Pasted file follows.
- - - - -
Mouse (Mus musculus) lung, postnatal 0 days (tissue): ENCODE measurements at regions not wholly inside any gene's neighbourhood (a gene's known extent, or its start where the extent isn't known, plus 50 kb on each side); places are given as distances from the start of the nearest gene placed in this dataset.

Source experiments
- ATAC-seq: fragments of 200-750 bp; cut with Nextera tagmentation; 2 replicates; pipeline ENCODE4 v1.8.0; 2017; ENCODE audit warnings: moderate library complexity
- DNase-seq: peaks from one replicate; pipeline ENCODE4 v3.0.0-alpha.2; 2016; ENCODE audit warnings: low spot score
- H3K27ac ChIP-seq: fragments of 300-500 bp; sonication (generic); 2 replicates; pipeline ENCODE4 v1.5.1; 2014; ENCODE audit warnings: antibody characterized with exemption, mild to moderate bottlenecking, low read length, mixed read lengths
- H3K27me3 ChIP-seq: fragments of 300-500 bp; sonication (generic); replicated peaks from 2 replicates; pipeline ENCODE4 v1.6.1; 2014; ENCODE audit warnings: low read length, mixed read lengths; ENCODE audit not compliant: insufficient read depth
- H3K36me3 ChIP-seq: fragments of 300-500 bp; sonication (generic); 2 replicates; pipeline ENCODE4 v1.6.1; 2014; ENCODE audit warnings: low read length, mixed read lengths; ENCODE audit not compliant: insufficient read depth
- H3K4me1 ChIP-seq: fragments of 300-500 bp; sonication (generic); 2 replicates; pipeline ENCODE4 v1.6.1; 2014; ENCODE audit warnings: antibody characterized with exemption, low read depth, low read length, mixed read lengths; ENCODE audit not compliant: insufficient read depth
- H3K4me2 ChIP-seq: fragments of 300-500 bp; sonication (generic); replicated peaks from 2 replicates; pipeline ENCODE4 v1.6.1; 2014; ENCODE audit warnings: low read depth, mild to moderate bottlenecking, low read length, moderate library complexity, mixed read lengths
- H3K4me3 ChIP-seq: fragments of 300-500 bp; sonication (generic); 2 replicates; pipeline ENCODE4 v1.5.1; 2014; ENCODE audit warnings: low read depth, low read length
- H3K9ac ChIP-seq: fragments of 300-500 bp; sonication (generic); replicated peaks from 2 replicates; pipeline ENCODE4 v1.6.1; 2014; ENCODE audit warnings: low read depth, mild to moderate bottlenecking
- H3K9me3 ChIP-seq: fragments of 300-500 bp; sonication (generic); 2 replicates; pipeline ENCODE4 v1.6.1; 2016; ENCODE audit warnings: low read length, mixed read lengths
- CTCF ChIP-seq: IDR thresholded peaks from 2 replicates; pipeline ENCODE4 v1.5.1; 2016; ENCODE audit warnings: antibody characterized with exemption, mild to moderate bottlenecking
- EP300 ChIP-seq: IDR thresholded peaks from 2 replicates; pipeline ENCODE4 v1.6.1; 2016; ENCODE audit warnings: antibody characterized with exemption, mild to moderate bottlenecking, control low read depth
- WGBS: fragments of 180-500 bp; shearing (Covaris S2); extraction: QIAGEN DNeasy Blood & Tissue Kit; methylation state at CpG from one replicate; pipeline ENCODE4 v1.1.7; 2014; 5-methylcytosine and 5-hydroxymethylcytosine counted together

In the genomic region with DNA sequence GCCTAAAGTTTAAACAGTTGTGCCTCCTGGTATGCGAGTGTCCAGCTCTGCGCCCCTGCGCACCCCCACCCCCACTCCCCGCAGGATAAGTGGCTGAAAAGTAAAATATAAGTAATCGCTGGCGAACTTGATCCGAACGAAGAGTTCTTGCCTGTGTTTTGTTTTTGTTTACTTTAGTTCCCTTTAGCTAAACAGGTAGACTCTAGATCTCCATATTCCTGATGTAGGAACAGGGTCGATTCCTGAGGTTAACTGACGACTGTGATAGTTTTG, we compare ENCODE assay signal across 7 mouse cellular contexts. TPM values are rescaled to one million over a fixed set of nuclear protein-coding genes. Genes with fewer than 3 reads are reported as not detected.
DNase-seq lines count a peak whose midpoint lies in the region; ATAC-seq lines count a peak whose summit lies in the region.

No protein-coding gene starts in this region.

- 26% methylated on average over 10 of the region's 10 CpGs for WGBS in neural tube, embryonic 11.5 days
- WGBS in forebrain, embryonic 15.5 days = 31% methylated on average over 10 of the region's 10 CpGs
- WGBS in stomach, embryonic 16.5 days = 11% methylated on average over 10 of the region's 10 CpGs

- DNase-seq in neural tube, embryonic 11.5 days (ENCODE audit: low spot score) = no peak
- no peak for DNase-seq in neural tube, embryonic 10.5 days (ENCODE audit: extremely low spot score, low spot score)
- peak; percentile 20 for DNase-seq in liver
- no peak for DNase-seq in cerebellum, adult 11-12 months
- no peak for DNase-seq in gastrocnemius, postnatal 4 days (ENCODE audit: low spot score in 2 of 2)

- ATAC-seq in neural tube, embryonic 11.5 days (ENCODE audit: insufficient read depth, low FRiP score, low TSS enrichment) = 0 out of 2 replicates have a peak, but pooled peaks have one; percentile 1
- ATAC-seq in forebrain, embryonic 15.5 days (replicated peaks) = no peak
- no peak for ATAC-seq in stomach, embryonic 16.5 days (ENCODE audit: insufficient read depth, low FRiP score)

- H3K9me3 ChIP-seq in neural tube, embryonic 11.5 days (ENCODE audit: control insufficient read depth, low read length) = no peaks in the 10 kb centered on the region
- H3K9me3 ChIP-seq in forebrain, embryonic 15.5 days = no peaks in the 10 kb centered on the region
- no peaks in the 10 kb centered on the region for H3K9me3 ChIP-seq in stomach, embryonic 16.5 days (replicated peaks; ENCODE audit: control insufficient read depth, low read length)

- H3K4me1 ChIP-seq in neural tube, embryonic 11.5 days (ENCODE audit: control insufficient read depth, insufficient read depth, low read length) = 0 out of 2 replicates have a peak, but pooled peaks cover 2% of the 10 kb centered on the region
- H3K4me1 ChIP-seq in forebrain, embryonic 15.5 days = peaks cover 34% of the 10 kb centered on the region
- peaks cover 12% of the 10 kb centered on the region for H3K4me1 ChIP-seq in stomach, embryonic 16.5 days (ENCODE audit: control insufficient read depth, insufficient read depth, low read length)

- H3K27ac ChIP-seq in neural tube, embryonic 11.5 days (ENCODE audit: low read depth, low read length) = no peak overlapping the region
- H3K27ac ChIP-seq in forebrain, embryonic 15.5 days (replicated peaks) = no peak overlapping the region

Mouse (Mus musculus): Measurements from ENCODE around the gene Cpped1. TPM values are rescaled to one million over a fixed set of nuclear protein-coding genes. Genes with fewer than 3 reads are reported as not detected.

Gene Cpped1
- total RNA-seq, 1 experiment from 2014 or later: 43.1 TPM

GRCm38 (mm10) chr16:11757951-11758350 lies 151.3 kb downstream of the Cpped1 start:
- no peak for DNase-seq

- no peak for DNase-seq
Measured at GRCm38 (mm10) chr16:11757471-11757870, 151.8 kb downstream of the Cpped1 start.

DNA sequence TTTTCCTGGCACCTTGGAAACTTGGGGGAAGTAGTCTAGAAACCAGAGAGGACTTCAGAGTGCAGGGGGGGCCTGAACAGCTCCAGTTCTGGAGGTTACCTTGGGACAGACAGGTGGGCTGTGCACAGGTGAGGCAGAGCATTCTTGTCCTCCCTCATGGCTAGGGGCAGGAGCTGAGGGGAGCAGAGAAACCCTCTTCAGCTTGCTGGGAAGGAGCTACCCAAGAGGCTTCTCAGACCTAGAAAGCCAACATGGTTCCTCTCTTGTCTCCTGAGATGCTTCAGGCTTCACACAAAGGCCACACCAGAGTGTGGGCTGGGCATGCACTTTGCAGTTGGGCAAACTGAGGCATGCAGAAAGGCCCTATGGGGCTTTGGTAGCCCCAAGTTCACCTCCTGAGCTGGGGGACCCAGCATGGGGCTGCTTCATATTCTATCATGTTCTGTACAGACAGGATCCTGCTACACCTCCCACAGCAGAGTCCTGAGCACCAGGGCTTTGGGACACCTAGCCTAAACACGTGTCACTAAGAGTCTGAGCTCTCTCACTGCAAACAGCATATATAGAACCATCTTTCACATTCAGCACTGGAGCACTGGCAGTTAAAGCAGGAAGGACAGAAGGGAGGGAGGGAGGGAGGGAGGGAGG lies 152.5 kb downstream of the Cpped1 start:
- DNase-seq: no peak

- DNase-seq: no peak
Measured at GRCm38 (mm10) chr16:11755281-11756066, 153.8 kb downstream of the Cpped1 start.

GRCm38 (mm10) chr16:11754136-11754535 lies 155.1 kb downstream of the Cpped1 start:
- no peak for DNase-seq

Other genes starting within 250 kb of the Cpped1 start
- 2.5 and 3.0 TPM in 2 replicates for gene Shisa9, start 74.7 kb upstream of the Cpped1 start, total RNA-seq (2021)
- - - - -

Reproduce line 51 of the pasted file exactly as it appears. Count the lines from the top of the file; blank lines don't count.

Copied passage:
Other genes starting within 250 kb of the Cpped1 start